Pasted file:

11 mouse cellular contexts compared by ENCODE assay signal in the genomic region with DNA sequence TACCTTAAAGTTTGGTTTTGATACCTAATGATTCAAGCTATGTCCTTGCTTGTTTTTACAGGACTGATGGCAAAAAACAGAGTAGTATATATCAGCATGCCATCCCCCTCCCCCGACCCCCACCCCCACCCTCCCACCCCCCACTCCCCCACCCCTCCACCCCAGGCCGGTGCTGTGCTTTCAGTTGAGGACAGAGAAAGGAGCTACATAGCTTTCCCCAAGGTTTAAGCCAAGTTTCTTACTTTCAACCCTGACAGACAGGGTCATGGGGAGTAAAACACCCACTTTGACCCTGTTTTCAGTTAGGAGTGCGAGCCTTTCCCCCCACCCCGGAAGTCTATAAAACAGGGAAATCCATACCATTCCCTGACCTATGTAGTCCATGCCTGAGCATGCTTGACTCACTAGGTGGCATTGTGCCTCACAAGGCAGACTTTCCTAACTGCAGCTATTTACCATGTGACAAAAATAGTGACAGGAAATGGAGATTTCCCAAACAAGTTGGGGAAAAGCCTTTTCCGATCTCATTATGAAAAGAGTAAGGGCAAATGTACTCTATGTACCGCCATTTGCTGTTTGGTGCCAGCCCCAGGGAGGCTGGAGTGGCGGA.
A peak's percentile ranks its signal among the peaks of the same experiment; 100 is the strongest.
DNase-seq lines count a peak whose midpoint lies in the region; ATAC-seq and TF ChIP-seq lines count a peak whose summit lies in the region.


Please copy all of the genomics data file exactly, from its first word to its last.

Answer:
11 mouse cellular contexts compared by ENCODE assay signal in the genomic region with DNA sequence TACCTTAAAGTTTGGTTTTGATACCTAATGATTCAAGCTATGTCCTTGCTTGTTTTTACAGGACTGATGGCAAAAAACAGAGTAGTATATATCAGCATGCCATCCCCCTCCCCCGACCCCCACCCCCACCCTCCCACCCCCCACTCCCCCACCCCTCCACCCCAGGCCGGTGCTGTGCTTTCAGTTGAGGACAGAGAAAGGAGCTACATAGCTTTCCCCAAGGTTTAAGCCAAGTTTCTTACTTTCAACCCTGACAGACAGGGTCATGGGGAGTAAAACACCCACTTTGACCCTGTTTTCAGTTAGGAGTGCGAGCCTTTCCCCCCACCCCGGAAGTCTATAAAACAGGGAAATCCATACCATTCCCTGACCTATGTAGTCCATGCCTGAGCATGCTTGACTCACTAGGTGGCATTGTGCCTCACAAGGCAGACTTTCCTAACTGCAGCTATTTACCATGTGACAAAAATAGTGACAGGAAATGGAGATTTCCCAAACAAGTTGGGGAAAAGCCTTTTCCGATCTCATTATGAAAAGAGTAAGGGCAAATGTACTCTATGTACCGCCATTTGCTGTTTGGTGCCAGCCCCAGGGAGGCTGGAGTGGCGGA.
A peak's percentile ranks its signal among the peaks of the same experiment; 100 is the strongest.
DNase-seq lines count a peak whose midpoint lies in the region; ATAC-seq and TF ChIP-seq lines count a peak whose summit lies in the region.